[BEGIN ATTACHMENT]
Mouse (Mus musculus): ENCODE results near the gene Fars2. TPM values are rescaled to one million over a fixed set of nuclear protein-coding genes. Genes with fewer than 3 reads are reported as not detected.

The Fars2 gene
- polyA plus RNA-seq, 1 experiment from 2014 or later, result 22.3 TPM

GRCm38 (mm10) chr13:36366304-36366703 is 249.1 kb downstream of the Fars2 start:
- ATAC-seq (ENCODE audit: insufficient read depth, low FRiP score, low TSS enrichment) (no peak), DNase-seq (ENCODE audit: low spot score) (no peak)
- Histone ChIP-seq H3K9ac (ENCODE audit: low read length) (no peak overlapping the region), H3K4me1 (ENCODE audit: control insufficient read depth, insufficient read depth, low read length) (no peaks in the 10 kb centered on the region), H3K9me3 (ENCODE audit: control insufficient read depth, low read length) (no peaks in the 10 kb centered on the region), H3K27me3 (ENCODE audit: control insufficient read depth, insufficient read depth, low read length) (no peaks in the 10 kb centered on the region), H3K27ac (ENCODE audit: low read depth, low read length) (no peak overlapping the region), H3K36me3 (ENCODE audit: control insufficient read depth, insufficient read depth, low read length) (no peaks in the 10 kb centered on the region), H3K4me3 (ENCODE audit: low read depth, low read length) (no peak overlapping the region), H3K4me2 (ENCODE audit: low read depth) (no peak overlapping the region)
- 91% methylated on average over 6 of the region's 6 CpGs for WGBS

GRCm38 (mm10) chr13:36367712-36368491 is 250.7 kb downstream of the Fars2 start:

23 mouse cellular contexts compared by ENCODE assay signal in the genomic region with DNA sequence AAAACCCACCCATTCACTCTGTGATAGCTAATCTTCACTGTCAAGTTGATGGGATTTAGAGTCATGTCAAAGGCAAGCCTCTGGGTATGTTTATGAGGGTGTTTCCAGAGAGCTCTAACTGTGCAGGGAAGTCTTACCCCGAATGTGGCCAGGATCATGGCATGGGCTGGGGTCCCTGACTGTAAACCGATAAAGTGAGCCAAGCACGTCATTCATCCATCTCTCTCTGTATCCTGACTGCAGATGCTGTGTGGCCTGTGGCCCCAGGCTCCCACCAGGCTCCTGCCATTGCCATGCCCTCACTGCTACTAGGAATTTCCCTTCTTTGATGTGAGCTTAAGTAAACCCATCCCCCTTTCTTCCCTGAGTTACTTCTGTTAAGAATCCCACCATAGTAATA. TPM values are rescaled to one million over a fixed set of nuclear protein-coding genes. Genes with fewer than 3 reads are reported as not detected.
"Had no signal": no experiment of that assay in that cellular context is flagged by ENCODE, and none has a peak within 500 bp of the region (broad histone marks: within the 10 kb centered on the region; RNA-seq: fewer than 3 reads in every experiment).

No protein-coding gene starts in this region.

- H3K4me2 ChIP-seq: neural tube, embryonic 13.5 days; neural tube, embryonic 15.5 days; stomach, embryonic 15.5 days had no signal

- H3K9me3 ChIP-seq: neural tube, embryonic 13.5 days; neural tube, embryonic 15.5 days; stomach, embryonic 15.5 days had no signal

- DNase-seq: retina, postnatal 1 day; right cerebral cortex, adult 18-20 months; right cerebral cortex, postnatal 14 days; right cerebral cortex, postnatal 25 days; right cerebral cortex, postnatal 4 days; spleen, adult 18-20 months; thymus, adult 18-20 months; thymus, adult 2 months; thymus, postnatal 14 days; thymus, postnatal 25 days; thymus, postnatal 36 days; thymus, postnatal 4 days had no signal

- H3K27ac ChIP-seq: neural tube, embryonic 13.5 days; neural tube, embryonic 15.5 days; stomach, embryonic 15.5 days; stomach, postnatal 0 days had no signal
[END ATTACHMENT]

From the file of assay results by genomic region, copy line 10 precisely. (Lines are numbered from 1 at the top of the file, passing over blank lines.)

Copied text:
"Had no signal": no experiment of that assay in that cellular context is flagged by ENCODE, and none has a peak within 500 bp of the region (broad histone marks: within the 10 kb centered on the region; RNA-seq: fewer than 3 reads in every experiment).